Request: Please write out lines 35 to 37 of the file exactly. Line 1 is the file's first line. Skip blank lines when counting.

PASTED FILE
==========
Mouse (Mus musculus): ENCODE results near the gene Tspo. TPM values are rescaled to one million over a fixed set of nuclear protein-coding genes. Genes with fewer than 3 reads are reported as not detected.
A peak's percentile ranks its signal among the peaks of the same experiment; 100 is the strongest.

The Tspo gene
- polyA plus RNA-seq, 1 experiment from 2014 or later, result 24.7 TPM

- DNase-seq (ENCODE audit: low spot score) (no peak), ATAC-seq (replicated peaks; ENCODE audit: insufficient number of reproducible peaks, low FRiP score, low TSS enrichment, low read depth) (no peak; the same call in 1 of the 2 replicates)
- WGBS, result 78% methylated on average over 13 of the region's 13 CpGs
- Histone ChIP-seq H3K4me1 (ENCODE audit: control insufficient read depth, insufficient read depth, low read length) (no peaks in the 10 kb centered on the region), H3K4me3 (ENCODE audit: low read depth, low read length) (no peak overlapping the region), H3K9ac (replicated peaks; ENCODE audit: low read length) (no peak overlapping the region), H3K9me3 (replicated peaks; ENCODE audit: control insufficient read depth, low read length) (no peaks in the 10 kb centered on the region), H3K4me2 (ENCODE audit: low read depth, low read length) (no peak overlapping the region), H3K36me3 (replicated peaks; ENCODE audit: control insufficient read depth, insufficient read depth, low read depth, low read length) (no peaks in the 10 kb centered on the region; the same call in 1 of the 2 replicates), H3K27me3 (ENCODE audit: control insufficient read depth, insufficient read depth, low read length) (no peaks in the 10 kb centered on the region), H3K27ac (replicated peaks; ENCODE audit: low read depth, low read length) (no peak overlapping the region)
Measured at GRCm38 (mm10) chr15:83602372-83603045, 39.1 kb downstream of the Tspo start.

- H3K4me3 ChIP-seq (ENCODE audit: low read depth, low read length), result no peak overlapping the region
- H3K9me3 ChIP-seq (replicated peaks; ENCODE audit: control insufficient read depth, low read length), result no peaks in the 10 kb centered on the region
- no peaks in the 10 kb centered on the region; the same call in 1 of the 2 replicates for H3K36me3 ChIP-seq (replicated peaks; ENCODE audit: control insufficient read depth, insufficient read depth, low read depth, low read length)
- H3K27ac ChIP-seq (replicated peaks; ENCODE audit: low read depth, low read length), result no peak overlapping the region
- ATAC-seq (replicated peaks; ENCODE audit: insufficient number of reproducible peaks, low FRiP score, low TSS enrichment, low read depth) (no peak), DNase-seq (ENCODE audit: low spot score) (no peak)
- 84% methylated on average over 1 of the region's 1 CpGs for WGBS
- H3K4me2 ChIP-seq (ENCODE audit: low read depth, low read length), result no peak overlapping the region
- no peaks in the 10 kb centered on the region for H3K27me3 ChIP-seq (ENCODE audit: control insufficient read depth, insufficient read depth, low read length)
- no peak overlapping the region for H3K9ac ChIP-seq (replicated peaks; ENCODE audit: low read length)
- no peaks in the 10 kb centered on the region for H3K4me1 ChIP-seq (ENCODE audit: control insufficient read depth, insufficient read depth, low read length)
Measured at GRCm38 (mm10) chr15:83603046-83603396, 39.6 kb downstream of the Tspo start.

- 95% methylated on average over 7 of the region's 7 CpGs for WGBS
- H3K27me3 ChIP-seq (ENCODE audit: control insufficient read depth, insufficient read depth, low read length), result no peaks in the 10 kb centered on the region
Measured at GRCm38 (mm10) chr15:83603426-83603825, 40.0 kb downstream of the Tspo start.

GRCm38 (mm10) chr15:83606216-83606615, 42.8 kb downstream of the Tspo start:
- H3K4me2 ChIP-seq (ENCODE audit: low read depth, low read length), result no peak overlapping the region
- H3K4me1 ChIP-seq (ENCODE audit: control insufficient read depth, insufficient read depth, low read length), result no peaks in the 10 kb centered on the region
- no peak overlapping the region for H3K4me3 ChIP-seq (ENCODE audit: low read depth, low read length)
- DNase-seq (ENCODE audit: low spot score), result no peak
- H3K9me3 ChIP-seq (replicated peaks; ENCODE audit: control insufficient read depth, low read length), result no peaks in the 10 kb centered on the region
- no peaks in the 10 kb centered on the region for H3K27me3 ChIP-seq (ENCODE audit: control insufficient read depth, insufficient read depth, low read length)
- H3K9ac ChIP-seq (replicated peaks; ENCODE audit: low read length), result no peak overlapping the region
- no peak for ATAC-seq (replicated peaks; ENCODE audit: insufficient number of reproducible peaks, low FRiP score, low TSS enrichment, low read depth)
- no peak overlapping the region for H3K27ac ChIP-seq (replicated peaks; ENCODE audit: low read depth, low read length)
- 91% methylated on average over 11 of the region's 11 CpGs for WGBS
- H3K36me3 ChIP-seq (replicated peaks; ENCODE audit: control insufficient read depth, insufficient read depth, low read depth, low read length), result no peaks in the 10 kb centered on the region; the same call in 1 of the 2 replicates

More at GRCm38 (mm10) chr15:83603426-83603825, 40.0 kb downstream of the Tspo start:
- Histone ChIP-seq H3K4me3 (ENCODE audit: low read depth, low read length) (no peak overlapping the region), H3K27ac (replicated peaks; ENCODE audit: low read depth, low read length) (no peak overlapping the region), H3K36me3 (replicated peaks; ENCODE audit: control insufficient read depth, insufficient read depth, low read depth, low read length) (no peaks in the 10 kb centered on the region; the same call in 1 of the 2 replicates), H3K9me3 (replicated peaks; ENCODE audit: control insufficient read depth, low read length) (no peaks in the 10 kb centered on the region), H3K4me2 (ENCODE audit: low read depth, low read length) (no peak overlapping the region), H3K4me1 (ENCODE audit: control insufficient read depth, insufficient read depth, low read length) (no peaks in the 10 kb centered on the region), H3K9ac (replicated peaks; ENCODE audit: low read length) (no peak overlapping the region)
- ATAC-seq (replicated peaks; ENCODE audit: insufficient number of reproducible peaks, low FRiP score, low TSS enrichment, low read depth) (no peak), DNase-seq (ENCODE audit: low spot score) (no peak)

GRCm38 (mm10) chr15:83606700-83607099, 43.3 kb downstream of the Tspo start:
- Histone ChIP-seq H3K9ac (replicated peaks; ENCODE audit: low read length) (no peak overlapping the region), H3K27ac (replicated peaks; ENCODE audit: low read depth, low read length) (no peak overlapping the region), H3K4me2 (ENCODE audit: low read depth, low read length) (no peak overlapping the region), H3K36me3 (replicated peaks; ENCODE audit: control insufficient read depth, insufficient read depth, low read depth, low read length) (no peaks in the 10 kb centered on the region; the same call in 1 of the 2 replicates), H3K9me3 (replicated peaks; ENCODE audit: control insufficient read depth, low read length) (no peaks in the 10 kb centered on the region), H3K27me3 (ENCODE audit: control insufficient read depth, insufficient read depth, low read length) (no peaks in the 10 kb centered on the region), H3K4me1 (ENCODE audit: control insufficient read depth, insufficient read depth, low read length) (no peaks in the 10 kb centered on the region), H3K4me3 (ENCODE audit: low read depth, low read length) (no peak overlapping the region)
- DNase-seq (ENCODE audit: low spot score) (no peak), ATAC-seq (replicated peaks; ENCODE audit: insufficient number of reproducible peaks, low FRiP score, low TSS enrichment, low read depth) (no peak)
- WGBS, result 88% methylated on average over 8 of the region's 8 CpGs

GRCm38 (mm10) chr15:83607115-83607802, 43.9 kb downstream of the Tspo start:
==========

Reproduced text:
More at GRCm38 (mm10) chr15:83603426-83603825, 40.0 kb downstream of the Tspo start:
- Histone ChIP-seq H3K4me3 (ENCODE audit: low read depth, low read length) (no peak overlapping the region), H3K27ac (replicated peaks; ENCODE audit: low read depth, low read length) (no peak overlapping the region), H3K36me3 (replicated peaks; ENCODE audit: control insufficient read depth, insufficient read depth, low read depth, low read length) (no peaks in the 10 kb centered on the region; the same call in 1 of the 2 replicates), H3K9me3 (replicated peaks; ENCODE audit: control insufficient read depth, low read length) (no peaks in the 10 kb centered on the region), H3K4me2 (ENCODE audit: low read depth, low read length) (no peak overlapping the region), H3K4me1 (ENCODE audit: control insufficient read depth, insufficient read depth, low read length) (no peaks in the 10 kb centered on the region), H3K9ac (replicated peaks; ENCODE audit: low read length) (no peak overlapping the region)
- ATAC-seq (replicated peaks; ENCODE audit: insufficient number of reproducible peaks, low FRiP score, low TSS enrichment, low read depth) (no peak), DNase-seq (ENCODE audit: low spot score) (no peak)